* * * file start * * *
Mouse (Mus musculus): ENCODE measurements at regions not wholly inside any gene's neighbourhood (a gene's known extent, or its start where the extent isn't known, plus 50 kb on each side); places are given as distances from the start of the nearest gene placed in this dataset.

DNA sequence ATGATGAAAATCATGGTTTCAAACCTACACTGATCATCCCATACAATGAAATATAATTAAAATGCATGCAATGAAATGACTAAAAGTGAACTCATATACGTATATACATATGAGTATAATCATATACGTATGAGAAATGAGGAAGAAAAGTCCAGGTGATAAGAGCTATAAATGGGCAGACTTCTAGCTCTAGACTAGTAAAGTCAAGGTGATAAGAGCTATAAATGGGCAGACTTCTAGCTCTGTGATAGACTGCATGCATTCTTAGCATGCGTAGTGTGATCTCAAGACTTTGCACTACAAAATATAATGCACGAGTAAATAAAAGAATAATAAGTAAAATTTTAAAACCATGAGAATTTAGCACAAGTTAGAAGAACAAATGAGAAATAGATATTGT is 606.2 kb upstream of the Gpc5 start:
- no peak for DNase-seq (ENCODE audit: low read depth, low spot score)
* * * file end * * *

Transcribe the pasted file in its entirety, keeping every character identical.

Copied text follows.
Mouse (Mus musculus): ENCODE measurements at regions not wholly inside any gene's neighbourhood (a gene's known extent, or its start where the extent isn't known, plus 50 kb on each side); places are given as distances from the start of the nearest gene placed in this dataset.

DNA sequence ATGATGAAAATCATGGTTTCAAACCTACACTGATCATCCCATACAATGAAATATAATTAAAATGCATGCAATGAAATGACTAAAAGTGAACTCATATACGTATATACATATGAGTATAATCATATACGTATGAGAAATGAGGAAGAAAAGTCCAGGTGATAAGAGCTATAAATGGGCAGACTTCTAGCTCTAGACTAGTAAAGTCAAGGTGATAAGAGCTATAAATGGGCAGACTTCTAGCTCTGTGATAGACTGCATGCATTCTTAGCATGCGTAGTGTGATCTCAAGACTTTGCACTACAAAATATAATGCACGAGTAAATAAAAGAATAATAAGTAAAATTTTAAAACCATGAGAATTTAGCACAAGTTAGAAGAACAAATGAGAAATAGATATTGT is 606.2 kb upstream of the Gpc5 start:
- no peak for DNase-seq (ENCODE audit: low read depth, low spot score)